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Virology. 2010 Sep 15;405(1):243-52. doi: 10.1016/j.virol.2010.06.014. Epub 2010 Jul 1.

The neurovirulence and neuroinvasiveness of chimeric tick-borne encephalitis/dengue virus can be attenuated by introducing defined mutations into the envelope and NS5 protein genes and the 3' non-coding region of the genome.

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Laboratory of Infectious Diseases, National Institute of Allergy and Infectious Diseases, National Institutes of Health, Bethesda, MD 20892, USA.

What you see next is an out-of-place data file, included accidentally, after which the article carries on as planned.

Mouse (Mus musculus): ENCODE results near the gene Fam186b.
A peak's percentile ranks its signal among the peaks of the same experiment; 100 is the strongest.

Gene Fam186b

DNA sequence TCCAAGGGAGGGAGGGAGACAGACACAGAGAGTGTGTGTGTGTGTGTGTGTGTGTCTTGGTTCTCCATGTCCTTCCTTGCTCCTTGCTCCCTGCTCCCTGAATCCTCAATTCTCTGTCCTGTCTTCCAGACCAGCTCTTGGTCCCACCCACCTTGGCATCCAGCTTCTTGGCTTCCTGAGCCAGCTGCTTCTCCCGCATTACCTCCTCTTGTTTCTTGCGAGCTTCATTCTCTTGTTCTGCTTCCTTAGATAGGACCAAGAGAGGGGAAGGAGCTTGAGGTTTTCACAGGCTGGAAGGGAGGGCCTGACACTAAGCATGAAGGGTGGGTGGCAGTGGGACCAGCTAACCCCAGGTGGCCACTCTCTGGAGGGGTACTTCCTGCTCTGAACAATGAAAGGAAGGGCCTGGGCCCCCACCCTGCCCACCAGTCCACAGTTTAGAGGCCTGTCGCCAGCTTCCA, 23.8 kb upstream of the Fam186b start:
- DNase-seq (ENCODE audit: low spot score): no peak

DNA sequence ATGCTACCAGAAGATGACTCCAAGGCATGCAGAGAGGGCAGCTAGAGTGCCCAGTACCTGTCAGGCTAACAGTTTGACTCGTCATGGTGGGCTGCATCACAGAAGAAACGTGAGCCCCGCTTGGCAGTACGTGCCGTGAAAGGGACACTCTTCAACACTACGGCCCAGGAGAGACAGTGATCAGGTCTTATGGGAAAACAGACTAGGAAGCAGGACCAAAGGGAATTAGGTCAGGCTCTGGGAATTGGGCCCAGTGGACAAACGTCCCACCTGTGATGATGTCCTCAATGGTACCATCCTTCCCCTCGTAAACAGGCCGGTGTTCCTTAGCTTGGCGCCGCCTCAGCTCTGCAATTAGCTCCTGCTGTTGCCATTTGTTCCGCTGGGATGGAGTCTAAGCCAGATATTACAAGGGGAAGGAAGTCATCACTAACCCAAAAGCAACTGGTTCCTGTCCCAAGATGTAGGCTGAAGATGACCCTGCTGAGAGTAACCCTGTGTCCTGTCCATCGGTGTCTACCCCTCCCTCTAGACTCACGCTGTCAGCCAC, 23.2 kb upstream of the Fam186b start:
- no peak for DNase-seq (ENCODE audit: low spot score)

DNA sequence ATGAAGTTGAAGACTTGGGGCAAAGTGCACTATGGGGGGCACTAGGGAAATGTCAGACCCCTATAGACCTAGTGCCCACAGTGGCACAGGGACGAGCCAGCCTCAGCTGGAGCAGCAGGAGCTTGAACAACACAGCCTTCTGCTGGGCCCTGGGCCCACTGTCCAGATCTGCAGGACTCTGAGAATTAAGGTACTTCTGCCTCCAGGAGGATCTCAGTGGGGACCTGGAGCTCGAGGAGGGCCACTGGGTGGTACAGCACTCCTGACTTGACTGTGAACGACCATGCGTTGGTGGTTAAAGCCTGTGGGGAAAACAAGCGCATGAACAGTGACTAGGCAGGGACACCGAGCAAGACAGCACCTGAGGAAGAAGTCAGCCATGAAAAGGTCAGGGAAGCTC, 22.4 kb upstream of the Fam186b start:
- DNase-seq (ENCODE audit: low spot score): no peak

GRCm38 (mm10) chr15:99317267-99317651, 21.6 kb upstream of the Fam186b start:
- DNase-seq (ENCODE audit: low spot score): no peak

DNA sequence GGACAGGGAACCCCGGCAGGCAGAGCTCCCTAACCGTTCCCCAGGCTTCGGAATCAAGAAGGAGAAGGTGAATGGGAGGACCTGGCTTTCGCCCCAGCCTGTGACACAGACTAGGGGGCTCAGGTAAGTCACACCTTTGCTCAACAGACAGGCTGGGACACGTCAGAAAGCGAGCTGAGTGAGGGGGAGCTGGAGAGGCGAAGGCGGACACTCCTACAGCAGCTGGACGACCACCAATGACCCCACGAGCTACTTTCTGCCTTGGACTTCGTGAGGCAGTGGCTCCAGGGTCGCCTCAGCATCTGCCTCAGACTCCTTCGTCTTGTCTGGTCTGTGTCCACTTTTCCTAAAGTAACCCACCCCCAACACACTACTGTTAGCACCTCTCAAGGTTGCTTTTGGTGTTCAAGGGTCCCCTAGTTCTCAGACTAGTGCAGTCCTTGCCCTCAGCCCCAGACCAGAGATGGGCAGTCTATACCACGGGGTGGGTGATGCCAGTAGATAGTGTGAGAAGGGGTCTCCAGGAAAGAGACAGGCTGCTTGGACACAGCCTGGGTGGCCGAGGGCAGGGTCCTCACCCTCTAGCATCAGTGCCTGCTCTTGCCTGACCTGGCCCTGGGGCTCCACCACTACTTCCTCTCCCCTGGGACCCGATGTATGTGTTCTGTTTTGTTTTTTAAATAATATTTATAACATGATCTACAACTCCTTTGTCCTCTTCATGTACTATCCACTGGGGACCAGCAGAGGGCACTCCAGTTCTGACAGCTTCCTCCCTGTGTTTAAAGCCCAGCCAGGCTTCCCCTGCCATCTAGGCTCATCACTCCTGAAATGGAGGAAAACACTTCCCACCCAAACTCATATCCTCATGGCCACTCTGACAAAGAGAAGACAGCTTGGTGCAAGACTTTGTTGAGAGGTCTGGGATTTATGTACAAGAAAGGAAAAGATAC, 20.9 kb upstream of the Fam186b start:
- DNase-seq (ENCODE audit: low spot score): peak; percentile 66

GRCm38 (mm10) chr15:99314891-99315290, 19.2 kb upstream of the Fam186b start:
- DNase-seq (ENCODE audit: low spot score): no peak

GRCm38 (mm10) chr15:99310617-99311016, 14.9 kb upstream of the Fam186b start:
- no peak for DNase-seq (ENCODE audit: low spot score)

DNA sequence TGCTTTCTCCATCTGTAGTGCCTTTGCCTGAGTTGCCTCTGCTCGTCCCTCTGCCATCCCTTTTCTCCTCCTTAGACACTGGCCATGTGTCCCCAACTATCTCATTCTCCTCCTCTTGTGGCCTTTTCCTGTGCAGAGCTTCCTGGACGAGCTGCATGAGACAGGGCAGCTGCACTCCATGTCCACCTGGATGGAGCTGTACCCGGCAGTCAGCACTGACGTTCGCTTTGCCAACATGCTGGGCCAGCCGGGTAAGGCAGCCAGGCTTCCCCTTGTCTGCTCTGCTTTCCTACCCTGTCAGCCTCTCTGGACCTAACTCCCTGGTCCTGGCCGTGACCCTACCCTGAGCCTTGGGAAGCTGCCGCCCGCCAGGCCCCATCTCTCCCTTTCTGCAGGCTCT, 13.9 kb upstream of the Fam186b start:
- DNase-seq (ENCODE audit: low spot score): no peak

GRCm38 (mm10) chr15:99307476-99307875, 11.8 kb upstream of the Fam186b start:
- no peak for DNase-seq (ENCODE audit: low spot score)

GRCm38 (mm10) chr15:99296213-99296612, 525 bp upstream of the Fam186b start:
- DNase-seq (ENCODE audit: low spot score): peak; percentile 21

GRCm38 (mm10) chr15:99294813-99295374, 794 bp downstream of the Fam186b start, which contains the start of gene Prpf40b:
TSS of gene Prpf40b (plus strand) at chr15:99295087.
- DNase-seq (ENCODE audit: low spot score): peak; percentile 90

Tick-borne encephalitis (TBE) is a severe disease affecting thousands of people throughout Eurasia. Despite the use of formalin-inactivated vaccines in endemic areas, an increasing incidence of TBE emphasizes the need for an alternative vaccine that will induce a more durable immunity against TBE virus (TBEV). The chimeric attenuated virus vaccine candidate containing the structural protein genes of TBEV on a dengue virus genetic background (TBEV/DEN4) retains a high level of neurovirulence in both mice and monkeys. Therefore, attenuating mutations were introduced into the envelope (E(315)) and NS5 (NS5(654,655)) proteins, and into the 3' non-coding region (Delta30) of TBEV/DEN4. The variant that contained all three mutations (vDelta30/E(315)/NS5(654,655)) was significantly attenuated for neuroinvasiveness and neurovirulence and displayed a reduced level of replication and virus-induced histopathology in the brains of mice. The high level of safety in the central nervous system indicates that vDelta30/E(315)/NS5(654,655) should be further evaluated as a TBEV vaccine.

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